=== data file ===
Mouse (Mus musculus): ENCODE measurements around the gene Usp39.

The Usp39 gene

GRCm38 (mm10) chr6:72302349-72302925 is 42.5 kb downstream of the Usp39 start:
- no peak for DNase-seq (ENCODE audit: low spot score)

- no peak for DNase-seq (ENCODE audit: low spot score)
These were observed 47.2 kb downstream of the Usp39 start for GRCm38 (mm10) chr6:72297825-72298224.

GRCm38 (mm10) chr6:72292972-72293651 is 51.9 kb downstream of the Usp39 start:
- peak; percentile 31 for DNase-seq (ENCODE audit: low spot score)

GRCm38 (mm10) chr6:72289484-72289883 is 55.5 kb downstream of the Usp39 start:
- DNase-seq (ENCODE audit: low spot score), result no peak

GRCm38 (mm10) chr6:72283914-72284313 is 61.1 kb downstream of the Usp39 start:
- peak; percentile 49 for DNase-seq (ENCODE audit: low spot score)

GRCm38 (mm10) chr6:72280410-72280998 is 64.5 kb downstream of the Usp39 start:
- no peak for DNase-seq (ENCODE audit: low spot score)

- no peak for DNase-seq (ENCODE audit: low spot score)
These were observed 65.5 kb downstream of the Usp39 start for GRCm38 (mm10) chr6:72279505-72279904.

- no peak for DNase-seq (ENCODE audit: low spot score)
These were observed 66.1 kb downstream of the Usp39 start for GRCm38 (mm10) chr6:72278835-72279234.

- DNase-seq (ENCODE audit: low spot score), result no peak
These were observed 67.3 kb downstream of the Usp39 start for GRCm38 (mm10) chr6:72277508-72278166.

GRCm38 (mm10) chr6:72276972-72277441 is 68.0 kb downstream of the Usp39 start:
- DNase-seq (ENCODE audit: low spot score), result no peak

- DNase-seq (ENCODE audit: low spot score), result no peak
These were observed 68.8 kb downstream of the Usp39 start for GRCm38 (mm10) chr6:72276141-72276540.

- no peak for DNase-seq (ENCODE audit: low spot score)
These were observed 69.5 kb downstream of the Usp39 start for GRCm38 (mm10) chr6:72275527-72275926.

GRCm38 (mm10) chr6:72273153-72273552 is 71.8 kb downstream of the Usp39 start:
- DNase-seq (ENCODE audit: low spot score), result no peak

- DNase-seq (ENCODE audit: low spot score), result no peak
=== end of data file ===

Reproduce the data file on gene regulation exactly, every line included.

Mouse (Mus musculus): ENCODE measurements around the gene Usp39.

The Usp39 gene

GRCm38 (mm10) chr6:72302349-72302925 is 42.5 kb downstream of the Usp39 start:
- no peak for DNase-seq (ENCODE audit: low spot score)

- no peak for DNase-seq (ENCODE audit: low spot score)
These were observed 47.2 kb downstream of the Usp39 start for GRCm38 (mm10) chr6:72297825-72298224.

GRCm38 (mm10) chr6:72292972-72293651 is 51.9 kb downstream of the Usp39 start:
- peak; percentile 31 for DNase-seq (ENCODE audit: low spot score)

GRCm38 (mm10) chr6:72289484-72289883 is 55.5 kb downstream of the Usp39 start:
- DNase-seq (ENCODE audit: low spot score), result no peak

GRCm38 (mm10) chr6:72283914-72284313 is 61.1 kb downstream of the Usp39 start:
- peak; percentile 49 for DNase-seq (ENCODE audit: low spot score)

GRCm38 (mm10) chr6:72280410-72280998 is 64.5 kb downstream of the Usp39 start:
- no peak for DNase-seq (ENCODE audit: low spot score)

- no peak for DNase-seq (ENCODE audit: low spot score)
These were observed 65.5 kb downstream of the Usp39 start for GRCm38 (mm10) chr6:72279505-72279904.

- no peak for DNase-seq (ENCODE audit: low spot score)
These were observed 66.1 kb downstream of the Usp39 start for GRCm38 (mm10) chr6:72278835-72279234.

- DNase-seq (ENCODE audit: low spot score), result no peak
These were observed 67.3 kb downstream of the Usp39 start for GRCm38 (mm10) chr6:72277508-72278166.

GRCm38 (mm10) chr6:72276972-72277441 is 68.0 kb downstream of the Usp39 start:
- DNase-seq (ENCODE audit: low spot score), result no peak

- DNase-seq (ENCODE audit: low spot score), result no peak
These were observed 68.8 kb downstream of the Usp39 start for GRCm38 (mm10) chr6:72276141-72276540.

- no peak for DNase-seq (ENCODE audit: low spot score)
These were observed 69.5 kb downstream of the Usp39 start for GRCm38 (mm10) chr6:72275527-72275926.

GRCm38 (mm10) chr6:72273153-72273552 is 71.8 kb downstream of the Usp39 start:
- DNase-seq (ENCODE audit: low spot score), result no peak

- DNase-seq (ENCODE audit: low spot score), result no peak